After a very successful E3 conference, the VR market is finally beginning to expand from tech-demos to real-life examples of how this technology could be used to make existing games far better by adding a level of depth previously unreachable due to the detached nature of having a player sit, stand or lie with a control pad in their hands and have ambient noise from their surroundings interrupting their experience. This would seem to be a thing of the past after industry powerhouse Bethesda, announced Fallout 4 VR and Skyrim VR – yes it’s old but still loved. While there is no doubt that these games will benefit from this type of player experience overhaul, that is NOT to say that all games would benefit from a VR perspective. This type of gameplay mechanic would, more than likely, be something that would be mostly, if not exclusively available to the first-person video game market, which currently is dominated by shooting games and pointless simulators, so the question remains, can VR stand the test of time, after all it has been here before and wasn’t a giant success, well let’s see shall we.
A huge amount of hype is surrounding the VR world at present and most of it is entirely unwarranted and wrong. The whole sci-fi culture has given the populus a hunger of sorts for HMD devices and a more “immersive” experience which allows the play to be fully enveloped by the experience, but the question remains, is VR just another peripheral destined to be resigned to the bottom of your spare cupboard along with your PSeye and Nintendo Power Glove?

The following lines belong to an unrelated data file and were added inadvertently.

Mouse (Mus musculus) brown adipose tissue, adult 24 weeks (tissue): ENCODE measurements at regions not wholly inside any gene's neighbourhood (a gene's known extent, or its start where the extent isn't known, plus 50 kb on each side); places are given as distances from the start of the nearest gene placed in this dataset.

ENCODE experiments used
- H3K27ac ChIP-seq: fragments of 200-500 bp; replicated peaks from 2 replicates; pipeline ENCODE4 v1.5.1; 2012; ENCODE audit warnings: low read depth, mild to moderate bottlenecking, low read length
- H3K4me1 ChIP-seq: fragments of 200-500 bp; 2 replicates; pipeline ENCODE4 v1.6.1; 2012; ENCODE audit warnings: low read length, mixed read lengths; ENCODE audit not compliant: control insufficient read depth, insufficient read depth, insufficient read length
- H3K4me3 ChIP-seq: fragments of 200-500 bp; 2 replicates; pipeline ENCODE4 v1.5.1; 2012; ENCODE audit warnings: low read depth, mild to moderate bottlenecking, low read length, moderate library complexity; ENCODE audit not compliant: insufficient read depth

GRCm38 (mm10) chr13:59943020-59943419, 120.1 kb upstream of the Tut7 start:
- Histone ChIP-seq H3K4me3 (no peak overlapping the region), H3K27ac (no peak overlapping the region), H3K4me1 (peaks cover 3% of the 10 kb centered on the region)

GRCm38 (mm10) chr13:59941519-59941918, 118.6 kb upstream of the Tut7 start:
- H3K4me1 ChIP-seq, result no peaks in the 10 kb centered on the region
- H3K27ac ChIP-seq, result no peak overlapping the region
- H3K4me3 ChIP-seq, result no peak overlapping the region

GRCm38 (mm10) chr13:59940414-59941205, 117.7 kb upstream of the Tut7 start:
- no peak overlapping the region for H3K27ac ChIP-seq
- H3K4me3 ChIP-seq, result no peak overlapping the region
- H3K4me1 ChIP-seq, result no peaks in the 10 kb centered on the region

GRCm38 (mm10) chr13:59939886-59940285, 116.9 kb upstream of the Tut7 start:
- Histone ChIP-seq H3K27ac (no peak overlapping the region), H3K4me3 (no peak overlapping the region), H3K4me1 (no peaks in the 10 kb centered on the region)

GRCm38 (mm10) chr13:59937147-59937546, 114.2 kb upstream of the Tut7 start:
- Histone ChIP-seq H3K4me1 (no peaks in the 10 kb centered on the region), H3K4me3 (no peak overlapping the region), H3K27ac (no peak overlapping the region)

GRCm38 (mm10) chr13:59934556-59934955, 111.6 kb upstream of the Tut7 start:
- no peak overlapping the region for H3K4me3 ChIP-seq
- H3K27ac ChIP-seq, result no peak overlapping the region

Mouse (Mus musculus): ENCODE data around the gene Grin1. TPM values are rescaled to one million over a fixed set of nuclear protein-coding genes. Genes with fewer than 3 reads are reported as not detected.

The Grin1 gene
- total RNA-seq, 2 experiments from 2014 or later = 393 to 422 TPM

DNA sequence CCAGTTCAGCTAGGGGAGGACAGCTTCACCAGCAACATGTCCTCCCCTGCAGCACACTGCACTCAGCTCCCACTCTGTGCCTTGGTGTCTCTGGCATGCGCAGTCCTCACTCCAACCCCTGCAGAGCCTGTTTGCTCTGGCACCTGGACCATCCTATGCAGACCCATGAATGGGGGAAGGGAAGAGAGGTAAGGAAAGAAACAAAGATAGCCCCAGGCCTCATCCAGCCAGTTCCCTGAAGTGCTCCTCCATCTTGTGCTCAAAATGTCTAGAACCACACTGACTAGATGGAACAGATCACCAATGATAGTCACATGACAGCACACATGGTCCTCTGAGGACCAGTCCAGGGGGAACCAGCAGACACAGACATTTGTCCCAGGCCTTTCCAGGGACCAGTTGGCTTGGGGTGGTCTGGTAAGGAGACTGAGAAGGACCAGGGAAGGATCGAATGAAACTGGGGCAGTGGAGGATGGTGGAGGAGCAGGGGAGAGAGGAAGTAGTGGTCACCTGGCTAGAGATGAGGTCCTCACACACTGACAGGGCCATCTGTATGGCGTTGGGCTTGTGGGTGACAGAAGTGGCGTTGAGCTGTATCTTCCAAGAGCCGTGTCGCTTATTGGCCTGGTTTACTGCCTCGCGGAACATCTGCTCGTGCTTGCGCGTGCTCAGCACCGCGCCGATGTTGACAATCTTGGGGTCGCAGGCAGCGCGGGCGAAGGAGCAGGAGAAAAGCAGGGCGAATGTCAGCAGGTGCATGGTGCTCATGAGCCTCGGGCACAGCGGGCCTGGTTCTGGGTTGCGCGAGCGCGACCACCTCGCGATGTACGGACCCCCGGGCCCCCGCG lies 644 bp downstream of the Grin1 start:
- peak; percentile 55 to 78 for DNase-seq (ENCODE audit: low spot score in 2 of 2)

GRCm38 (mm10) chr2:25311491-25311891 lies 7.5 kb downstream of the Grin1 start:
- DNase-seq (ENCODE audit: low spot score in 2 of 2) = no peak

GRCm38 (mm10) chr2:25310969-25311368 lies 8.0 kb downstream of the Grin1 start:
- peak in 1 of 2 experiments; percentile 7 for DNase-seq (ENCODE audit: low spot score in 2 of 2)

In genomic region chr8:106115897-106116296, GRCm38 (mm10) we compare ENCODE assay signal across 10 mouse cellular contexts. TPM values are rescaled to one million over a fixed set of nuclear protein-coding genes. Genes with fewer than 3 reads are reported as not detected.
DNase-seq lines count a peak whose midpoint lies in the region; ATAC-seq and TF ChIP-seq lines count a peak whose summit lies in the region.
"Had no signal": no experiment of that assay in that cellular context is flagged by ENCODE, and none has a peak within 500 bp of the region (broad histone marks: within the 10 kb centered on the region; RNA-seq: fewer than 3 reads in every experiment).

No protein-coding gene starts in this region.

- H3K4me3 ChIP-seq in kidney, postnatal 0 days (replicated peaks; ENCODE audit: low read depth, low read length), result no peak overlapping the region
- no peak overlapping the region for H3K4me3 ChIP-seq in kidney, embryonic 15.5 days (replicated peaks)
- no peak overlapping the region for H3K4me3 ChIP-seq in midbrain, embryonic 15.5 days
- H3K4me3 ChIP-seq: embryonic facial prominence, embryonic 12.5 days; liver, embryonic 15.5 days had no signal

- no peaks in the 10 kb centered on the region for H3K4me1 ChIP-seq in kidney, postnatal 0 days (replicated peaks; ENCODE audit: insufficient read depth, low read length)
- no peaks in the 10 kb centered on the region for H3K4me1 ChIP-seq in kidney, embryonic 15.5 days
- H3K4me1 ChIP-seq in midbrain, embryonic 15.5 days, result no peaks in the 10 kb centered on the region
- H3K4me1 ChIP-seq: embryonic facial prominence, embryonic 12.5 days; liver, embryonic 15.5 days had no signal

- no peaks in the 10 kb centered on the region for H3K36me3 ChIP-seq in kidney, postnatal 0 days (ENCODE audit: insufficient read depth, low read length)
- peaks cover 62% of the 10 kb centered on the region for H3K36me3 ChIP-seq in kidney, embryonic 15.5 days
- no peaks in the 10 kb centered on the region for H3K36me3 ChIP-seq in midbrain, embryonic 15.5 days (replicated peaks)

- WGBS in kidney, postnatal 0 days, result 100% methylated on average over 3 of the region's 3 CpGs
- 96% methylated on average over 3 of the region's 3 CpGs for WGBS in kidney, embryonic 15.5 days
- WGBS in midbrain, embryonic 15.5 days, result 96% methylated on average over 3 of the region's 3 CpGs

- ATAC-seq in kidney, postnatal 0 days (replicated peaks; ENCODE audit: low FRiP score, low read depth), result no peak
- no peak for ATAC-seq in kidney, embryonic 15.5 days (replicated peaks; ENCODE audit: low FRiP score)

My experience in this industry and knowledge of prior events pertaining to VR state that ‘yes’ that is exactly what is going to happen.
The current leader in the VR craze is the brainchild of Palmer Lucky, the Oculus Rift. This is a stereoscopic, wide FOV, head-tracking device that removes the outside world from an audio-visual perspective. The device itself doesn’t actually change the image which is currently being viewed, only the way in which it is viewed, This is apparent by watching movies in the VR headset, if you are watching Batman flip a truck, he does that regardless of how you view it, either traditionally or using a VR headset, only the way in which we interpret it is being changed NOT the image/video itself.
VR doesn’t add or remove anything from the classic experience of darkened room gaming or watching a movie. The VR revolution which is being promised is a fallacy as – unlike smartphones and portable music players – the experience is largely the same and is more of a complication than an advancement. VR headsets sensationalize what we are already viewing, they don’t change it. As stated before, it could implemented into older games and new games are able to be developed with it in mind but to what end?
It changes nothing about the experience as a whole.
The misunderstanding behind the potential of VR as an industry advancement is made gloriously apparent by financial backers who have largely jumped aboard the hype-train while doing no real research themselves.
Goldman Sachs – among others – have predicted a net profit of over $70 billion dollars in ten years, however just as the craze with 3D television and e entertainment as retreated to the sidelines of history, so too will VR.
To make large claims as I have above and provide no proof as to HOW I reached those conclusions would be fallacious of me, so here is some empirical data for you to rack your brain with and try understand why I believe my prediction to be correct.
It’s too expensive
It is no secret that VR set-ups are expensive and have largely been aimed at the ‘social elite’ who can afford to spend hundreds on new technology provisionally. The Oculus Rift is currently £500 in most places, the PSVR is £350 and the Samsung gear is £100. While these amounts may not be huge comparably, they do however hit the bottom of the wallet of the majority of the gaming population. The average UK citizen earns £20,000 per year, the average gamer earns £18,000, this means that a very large chunk of their monthly wage would need to be put aside for a piece of technology which, at present, is still largely unproven as a medium.